My second reaction was to protest that it had never occurred to me to use foot, because that is not what it is for. It is for assembling the footer!

There are two things wrong with this protest. First, it isn't a true statement of history. It never occurred to me to use foot, true, but not for the reason I wanted to claim. The real reason is that I thought of a different solution first, implemented it, and stopped thinking about it. If anything, this is a credit to Blosxom, because it shows that some problems in Blosxom can be solved in multiple ways. This speaks well to the simplicity and openness of Blosxom's architecture.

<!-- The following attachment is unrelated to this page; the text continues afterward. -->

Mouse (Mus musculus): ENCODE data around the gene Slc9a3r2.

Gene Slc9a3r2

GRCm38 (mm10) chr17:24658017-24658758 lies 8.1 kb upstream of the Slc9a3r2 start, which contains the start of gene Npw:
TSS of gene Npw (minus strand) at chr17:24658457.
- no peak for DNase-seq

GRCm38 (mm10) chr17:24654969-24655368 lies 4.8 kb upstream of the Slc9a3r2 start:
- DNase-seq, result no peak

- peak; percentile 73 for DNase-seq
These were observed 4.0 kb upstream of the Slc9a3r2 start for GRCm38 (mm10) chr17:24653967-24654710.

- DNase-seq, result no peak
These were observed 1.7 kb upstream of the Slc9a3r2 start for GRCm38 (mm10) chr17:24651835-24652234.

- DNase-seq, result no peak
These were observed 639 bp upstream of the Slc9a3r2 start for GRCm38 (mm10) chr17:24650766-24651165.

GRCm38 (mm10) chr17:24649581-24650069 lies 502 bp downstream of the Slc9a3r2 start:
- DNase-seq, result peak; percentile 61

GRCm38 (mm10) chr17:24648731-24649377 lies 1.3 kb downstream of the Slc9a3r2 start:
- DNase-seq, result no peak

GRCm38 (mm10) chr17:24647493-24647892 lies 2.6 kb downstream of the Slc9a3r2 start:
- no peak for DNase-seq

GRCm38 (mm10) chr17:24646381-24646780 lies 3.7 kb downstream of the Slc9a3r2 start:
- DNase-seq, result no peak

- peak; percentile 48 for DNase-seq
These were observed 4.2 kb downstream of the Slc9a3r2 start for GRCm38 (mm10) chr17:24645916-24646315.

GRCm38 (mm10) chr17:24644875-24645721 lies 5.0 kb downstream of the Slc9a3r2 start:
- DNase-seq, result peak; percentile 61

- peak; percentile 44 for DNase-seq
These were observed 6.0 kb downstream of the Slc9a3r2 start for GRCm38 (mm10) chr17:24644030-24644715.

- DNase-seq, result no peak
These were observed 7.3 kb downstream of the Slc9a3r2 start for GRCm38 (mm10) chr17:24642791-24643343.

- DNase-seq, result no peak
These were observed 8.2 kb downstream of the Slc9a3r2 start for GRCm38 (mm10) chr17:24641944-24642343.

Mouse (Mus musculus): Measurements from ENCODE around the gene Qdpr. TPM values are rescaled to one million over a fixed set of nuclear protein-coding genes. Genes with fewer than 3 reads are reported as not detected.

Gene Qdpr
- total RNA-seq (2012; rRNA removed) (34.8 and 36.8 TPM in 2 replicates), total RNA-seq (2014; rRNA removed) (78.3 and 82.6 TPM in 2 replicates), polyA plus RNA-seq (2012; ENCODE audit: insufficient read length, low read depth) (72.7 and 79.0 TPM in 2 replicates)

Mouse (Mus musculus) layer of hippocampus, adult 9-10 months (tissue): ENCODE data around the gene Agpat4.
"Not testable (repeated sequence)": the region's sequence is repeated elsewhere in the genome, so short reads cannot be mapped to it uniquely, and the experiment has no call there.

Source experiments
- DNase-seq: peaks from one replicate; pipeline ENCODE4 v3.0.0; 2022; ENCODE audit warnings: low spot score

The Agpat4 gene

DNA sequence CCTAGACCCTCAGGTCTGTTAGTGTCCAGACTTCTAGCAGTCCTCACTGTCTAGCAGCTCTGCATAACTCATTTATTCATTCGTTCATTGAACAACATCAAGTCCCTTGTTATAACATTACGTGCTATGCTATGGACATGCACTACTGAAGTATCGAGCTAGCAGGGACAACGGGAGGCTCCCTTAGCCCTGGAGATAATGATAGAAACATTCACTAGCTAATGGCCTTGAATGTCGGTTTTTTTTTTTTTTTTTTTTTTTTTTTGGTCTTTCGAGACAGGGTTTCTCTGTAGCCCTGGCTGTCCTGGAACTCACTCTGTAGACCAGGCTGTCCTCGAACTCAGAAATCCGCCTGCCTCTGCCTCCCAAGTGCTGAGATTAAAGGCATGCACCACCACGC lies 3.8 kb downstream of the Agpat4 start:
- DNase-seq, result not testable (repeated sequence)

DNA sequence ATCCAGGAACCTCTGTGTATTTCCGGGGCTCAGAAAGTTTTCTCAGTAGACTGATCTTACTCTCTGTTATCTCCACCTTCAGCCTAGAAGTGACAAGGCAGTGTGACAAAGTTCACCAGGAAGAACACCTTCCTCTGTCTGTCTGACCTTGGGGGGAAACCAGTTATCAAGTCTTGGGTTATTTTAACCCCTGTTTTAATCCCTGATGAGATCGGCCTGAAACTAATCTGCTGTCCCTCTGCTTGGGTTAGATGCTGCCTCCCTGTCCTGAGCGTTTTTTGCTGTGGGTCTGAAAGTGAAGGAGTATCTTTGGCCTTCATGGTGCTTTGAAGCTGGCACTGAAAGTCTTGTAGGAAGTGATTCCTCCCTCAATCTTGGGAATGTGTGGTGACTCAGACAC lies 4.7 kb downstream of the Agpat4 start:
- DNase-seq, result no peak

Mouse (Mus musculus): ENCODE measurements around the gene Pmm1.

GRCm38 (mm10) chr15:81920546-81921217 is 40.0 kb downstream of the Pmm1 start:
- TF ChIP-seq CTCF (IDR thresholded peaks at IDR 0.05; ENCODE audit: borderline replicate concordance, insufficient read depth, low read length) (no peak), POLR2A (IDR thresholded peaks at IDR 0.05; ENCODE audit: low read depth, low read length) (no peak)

The other thing wrong with this protest is that it assumes that that is not what foot is for. For all I know, when Blosxom's author was writing Blosxom, he considered adding a stories_done callback, and, after a moment of reflection, concluded that if someone ever wanted that, they could just use foot instead. This would be entirely consistent with the rest of Blosxom's design.